A Catholic? Really?
Saturday, July 16, 2011
I received a comment through this website that read in part,
My query concerns something in your bio. You wrote, ‘At that time I also converted to Catholicism, and this too has lasted.’ I would like to know what parts of Christianity you believe and why you believe. I'm intrigued because you obviously are quite intelligent and thoughtful, and this seems to me incongruous with religious belief. I'm not seeking an argument or debate; but I'm genuinely interested to know your rationale for believing the Christian doctrines.
I’m not much of a Christian apologist (as literary defenders of the faith are called) but I was moved on this occasion to attempt some sort of answer.
Thanks for writing, and for your kind comments.
When I converted to Catholicism I was at the end, or so I deem it, of my magical-thinking phase of enquiry. Starting in my early teen years I took an interest in “the occult,” then in various other new-agey topics, then in traditional and non-traditional forms of mysticism, and finally yoga. For all of this there were perhaps many impetuses, but I’m sure a standard psychological analysis would emphasize my generally absent father and a concomitant need to feel some sense of personal empowerment.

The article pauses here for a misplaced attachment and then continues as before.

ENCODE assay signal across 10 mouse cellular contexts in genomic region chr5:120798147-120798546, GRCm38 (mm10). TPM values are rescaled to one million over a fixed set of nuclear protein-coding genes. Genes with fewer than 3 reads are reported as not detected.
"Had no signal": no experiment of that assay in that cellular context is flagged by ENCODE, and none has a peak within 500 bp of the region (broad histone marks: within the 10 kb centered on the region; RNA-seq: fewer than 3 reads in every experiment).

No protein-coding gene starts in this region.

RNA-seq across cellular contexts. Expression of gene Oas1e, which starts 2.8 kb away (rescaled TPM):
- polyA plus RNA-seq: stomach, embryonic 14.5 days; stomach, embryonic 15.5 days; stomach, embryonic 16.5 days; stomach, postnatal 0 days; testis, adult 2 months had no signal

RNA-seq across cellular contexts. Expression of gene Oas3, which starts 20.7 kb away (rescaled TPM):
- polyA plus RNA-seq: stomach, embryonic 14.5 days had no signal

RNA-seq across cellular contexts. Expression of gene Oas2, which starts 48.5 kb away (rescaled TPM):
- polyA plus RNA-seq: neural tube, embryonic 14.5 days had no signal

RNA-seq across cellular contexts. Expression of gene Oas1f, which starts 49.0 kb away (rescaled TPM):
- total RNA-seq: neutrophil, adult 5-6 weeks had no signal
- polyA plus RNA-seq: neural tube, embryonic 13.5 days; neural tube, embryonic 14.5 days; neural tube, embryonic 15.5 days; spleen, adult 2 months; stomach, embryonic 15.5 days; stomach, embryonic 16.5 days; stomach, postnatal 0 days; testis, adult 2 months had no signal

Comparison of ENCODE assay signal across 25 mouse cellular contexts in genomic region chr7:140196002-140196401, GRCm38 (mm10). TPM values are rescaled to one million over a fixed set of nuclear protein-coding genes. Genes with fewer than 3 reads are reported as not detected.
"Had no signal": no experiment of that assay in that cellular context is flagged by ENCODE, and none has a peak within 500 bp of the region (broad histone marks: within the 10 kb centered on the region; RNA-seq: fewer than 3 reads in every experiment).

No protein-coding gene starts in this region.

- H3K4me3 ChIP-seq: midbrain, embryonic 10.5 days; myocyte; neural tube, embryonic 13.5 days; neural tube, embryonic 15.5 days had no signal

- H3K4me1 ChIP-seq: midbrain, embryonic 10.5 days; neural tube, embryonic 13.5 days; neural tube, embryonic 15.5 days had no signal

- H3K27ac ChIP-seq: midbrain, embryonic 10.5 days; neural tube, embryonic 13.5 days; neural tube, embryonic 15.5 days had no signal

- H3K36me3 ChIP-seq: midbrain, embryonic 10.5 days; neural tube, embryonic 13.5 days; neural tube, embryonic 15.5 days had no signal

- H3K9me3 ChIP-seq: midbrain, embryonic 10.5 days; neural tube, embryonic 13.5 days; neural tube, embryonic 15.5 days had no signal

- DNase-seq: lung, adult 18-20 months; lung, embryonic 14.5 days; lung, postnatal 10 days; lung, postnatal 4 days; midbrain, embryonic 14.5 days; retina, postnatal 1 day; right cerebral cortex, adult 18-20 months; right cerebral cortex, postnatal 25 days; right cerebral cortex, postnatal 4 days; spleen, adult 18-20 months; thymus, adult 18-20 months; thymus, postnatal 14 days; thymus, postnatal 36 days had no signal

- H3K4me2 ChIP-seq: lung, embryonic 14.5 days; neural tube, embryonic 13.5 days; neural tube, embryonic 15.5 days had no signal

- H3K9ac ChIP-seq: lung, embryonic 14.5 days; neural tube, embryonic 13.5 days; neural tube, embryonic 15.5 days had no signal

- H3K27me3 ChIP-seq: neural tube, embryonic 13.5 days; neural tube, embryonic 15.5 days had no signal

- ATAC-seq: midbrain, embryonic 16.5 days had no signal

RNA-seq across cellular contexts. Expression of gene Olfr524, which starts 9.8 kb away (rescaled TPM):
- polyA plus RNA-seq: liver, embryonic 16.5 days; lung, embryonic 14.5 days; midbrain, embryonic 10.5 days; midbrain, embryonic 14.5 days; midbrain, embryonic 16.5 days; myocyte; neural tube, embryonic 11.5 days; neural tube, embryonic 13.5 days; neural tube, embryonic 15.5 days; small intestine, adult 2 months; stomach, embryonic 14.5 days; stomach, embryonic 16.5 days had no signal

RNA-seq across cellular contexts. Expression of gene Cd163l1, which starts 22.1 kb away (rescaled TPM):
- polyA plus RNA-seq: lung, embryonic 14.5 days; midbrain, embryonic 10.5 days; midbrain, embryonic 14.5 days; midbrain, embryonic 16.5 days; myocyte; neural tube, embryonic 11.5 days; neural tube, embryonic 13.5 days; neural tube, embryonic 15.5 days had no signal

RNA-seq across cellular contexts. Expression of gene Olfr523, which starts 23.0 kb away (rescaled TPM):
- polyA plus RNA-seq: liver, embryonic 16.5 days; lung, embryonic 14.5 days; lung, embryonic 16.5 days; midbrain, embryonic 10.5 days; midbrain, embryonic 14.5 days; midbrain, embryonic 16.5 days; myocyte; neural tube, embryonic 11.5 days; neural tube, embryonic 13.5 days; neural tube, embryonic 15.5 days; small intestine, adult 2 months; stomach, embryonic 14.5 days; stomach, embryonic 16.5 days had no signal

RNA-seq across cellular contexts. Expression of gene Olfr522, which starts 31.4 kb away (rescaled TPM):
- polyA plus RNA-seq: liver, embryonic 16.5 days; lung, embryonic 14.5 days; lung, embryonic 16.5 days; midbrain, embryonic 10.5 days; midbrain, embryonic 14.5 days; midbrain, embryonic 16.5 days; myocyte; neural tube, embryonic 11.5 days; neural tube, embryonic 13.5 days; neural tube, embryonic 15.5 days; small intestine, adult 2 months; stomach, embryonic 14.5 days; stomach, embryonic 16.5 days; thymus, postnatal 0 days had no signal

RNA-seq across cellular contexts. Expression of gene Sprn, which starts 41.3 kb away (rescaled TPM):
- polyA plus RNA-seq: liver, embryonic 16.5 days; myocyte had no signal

A challenge we all face is bringing ourselves along, so to speak, on our own journey. We have many passages. To name a few common to most of us, there is the emergence of our rational self, our sexual awakening, our individuation from our family, our first negotiations with a baffling and even hostile civic society, our realization of the contingency of our life, our first honest self-sacrifice on behalf of a co-dependent, and the dawning conviction in middle age that we will inevitably die without realizing many—perhaps most—of our ambitions. In each of these passages we face a crisis of reconciliation, of bringing who we were along with the person we become.
So in the beginning this is something the Church did for me. It brought who I had been into who I was becoming. It took my yearning for personal empowerment, my need for a purpose or meaning my post-adolescent mind could encompass, and gave it a context so wide and an answer so resonant that I was stilled. I felt a profound sensation of having come home.
At the time it was all completely intellectual as far as I was concerned. My favorite writers (Tolkein, Graham Greene, Dorothy Sayers, Charles Williams, and above all G.K. Chesterton) had been Catholic or the next thing to it, and their sensibilities, their perspicuity, their humor, all of these I admired and sought to emulate. So naturally their apologetics spoke to me too. Sayers’ The Mind of the Maker, Chesterton’s Orthodoxy, Williams’ surreal and exquisite spiritual thrillers; these made me downright lustful for the wild and revolutionary traditions of Christianity.